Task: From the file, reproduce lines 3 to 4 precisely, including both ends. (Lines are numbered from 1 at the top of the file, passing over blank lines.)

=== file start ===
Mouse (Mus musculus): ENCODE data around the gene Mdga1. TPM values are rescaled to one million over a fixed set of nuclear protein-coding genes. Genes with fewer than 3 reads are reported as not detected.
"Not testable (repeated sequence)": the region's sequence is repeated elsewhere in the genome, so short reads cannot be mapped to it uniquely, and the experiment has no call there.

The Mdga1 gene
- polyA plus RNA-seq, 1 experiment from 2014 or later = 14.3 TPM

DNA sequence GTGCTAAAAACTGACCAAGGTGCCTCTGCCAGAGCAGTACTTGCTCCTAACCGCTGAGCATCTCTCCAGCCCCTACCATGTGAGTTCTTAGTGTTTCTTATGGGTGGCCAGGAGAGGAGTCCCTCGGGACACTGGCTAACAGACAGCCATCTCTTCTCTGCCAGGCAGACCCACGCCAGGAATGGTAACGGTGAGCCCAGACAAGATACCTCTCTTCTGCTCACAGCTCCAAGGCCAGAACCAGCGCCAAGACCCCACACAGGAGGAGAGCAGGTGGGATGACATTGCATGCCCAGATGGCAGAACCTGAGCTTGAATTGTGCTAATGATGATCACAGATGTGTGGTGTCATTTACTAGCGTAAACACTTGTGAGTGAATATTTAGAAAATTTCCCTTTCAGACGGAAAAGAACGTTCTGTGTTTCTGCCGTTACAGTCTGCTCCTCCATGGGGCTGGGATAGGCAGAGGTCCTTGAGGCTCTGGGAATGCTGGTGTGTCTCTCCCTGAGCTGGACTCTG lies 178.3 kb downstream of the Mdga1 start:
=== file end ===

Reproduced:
The Mdga1 gene
- polyA plus RNA-seq, 1 experiment from 2014 or later = 14.3 TPM